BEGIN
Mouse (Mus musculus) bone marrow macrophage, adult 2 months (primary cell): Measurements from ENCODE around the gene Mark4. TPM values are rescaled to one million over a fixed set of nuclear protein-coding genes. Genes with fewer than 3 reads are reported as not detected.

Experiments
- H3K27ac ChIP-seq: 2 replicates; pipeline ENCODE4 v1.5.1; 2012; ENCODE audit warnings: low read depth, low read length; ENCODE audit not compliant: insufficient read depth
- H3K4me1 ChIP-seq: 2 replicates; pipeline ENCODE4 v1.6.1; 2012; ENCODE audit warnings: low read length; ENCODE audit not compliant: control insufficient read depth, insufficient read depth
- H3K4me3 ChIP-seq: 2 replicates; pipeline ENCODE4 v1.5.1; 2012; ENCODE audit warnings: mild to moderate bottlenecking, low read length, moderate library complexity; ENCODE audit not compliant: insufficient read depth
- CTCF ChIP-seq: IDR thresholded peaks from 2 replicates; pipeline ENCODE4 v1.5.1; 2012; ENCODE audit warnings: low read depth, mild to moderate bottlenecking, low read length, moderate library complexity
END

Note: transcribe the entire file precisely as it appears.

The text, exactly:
Mouse (Mus musculus) bone marrow macrophage, adult 2 months (primary cell): Measurements from ENCODE around the gene Mark4. TPM values are rescaled to one million over a fixed set of nuclear protein-coding genes. Genes with fewer than 3 reads are reported as not detected.

Experiments
- H3K27ac ChIP-seq: 2 replicates; pipeline ENCODE4 v1.5.1; 2012; ENCODE audit warnings: low read depth, low read length; ENCODE audit not compliant: insufficient read depth
- H3K4me1 ChIP-seq: 2 replicates; pipeline ENCODE4 v1.6.1; 2012; ENCODE audit warnings: low read length; ENCODE audit not compliant: control insufficient read depth, insufficient read depth
- H3K4me3 ChIP-seq: 2 replicates; pipeline ENCODE4 v1.5.1; 2012; ENCODE audit warnings: mild to moderate bottlenecking, low read length, moderate library complexity; ENCODE audit not compliant: insufficient read depth
- CTCF ChIP-seq: IDR thresholded peaks from 2 replicates; pipeline ENCODE4 v1.5.1; 2012; ENCODE audit warnings: low read depth, mild to moderate bottlenecking, low read length, moderate library complexity